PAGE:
Std::sort on juce::ValueTree

Hi,
is it possible to perform a std::sort on a ValueTree?
I got std::find_if to work with a Valuetree, but not std::sort. Is this possible? would be really cool, if not, are there any easy examples for juce::ValueTree::sort ?

Best,
equinox

ValueTree features a sort function.

Since ValueTree has begin() and end() iterators I quickly threw a std::sort at it, but the Iterators seemed not to work with std::sort. But could have been my fault)

int main (int argc, char* argv[])
{
    juce::ValueTree tree {"Parent", {},
        {
            {"Node",{{"text", "Ape"}}},
            {"Node",{{"text", "Zebra"}}},
            {"Node",{{"text", "Elephant"}}}
        }};
    
    DBG (tree.toXmlString());

    struct Sorter
    {
        int compareElements (const juce::ValueTree& first, const juce::ValueTree& second)
        {
            return first.getProperty ("text").toString().compare (second.getProperty ("text").toString());
        }
    };
    Sorter sorter;
    tree.sort (sorter, nullptr, false);

// but this didn't compile here:
//    std::sort (tree.begin(), tree.end(), [](const auto& first, const auto& second)
//    {
//        return first.getProperty ("text").toString().compare (second.getProperty ("text").toString());
//    });

    DBG ("sorted:");
    DBG (tree.toXmlString());

    return 0;
}

But the sorter approach did the job

std::sort requires that the iterator type is a ‘legacy random-access iterator’, but ValueTree::Iterator is only a ‘legacy forward iterator’. Therefore, std::sort should not be expected to work with ValueTree iterators.

1 Like

Thanks for the example!

    Sorter sorter;
    tree.sort (sorter, nullptr, false);

Could also be

    tree.sort (Sorter(), nullptr, false);

But still longer than some modern std::sort stuff

Thanks for the info! Ok, is there any chance that the iterator will be updated (if this is possible at all?).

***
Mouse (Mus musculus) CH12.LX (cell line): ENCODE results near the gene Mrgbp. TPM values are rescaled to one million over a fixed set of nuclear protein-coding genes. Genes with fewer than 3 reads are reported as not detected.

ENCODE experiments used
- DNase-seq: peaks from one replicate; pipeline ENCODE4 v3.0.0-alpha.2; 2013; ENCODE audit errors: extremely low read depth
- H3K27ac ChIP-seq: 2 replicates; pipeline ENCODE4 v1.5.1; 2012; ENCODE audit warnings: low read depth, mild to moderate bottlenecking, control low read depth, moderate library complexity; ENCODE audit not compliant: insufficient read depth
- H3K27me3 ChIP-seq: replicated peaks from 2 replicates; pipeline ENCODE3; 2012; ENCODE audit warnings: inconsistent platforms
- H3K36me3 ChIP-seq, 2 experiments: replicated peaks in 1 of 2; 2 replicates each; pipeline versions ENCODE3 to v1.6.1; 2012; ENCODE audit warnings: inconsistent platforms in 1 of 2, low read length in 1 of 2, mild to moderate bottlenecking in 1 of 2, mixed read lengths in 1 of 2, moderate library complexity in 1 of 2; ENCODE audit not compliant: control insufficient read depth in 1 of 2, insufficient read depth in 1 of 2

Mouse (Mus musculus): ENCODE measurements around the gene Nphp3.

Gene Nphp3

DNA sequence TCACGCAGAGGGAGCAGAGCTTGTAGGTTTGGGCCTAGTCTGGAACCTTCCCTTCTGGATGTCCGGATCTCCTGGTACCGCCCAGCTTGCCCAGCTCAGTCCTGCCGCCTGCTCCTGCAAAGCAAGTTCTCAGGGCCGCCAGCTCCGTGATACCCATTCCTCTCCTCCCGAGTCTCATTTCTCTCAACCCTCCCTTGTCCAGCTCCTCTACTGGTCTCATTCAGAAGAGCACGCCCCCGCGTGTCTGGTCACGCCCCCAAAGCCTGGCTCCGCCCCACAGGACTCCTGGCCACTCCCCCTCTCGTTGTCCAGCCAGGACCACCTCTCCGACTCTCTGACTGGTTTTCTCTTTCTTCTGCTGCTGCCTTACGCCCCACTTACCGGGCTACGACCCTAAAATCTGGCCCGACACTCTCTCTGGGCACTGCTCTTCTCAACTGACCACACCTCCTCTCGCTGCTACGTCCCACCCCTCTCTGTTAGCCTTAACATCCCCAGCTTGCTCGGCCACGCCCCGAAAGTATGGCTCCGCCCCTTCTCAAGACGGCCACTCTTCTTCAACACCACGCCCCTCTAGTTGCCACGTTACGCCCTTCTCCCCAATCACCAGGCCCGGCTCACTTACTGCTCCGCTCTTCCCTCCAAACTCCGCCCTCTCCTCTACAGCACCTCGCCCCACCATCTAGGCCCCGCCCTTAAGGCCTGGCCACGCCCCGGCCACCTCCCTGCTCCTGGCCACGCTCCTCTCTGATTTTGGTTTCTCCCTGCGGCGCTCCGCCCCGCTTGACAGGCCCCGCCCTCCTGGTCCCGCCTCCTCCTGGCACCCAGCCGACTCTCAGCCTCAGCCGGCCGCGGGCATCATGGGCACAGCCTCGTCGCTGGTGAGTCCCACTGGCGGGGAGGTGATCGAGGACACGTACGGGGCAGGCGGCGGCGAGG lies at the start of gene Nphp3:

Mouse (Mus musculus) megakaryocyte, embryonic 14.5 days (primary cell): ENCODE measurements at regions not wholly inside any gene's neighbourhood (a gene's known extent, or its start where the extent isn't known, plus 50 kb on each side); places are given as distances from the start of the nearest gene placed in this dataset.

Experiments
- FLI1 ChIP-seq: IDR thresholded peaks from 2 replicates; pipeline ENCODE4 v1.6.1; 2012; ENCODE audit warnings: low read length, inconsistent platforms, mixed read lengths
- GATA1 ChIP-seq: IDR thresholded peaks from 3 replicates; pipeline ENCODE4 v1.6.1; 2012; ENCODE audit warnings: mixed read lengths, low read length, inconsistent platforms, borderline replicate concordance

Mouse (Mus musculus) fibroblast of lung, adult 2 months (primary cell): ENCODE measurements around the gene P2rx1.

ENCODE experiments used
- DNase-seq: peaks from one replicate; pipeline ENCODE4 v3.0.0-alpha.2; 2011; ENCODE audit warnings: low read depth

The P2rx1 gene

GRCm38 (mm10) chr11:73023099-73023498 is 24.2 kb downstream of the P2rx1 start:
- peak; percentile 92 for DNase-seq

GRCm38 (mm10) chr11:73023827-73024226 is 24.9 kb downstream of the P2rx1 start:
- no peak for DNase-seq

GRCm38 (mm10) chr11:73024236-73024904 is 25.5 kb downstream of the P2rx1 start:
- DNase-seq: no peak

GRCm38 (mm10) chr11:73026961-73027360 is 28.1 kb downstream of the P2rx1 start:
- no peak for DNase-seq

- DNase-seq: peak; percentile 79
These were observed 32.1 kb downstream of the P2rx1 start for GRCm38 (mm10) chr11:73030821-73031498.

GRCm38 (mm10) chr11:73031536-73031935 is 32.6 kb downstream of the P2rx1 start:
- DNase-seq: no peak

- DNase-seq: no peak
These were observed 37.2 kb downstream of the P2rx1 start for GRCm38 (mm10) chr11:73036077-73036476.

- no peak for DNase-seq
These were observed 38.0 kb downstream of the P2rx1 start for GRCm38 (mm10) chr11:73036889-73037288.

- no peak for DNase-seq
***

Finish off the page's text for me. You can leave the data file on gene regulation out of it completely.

Otherwise it would be also cool, if juce::ValueTree::sort() would just take some lamdba function.

I don’t think we have any plans in this area at the moment.

Ok, sad to hear.

would be really cool if it would be possible to shortn up those ~8 lines above to:

	tree.sort([](const juce::ValueTree& first, const juce::ValueTree& second) 
		{ return first.getProperty("text").toString().compare(second.getProperty("text").toString()); }, nullptr, false);

But anyway I’m glad that there is also a solution right now.

It is possible, with a little helper:

template<typename T>
struct LambdaSorter
{
    LambdaSorter (std::function<int(const T&, const T&)> s) : sortFunc (s) {}
    int compareElements (const T& first, const T& second)
    {
        return sortFunc (first, second);
    }
private:
    std::function<int(const T&, const T&)> sortFunc;
};

int main (int argc, char* argv[])
{
    juce::ValueTree tree {"Parent", {},
        {
            {"Node",{{"text", "Ape"}}},
            {"Node",{{"text", "Zebra"}}},
            {"Node",{{"text", "Elephant"}}}
        }};

    LambdaSorter<juce::ValueTree> sorter ([](const auto& first, const auto& second)
    {
        return first.getProperty ("text").toString().compare (second.getProperty ("text").toString());
    });
    tree.sort (sorter, nullptr, false);
    
    DBG ("sorted:");
    DBG (tree.toXmlString());

    return 0;
}

Your idea to build in place doesn’t compile btw, because the ElementComparator is taken by reference…

Since the sort function is bespoke to the ValueTree you might save the hassle of templating as well…

Might be a trivial addition to the ValueTree as well, if the juce team wants to add that

Cool thanks for your help! With your helper I was able to produce a compiling one-liner :smile:
Helper:

struct LambdaSorter
{
	using Vt = juce::ValueTree;

	LambdaSorter(std::function<int(const Vt&, const Vt&)> s) : sortFunc(s) {}

	int compareElements(const Vt& a, const Vt& b)
	{
		return sortFunc(a, b);
	}
private:
	std::function<int(const Vt&, const Vt&)> sortFunc;
};

Example with one-liner:

	juce::ValueTree tree{ "Parent",
					  {},
					  { { "Node", { { "text", "Ape" } } },
						{ "Node", { { "text", "Zebra" } } },
						{ "Node", { { "text", "Elephant" } } } } };

	DBG(tree.toXmlString());

	tree.sort(LambdaSorter ([](const auto& first, const auto& second) {
		return first.getProperty("text").toString().compare(second.getProperty("text").toString()); }),
		nullptr, false);

	DBG("sorted:");
	DBG(tree.toXmlString());

The Sorted() compiled also on my machine

I just cleaned it up a bit and send it to JUCE:

Let’s see where it ends up

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cool! :slight_smile:

Little bump, now that the ADC dust has settled…

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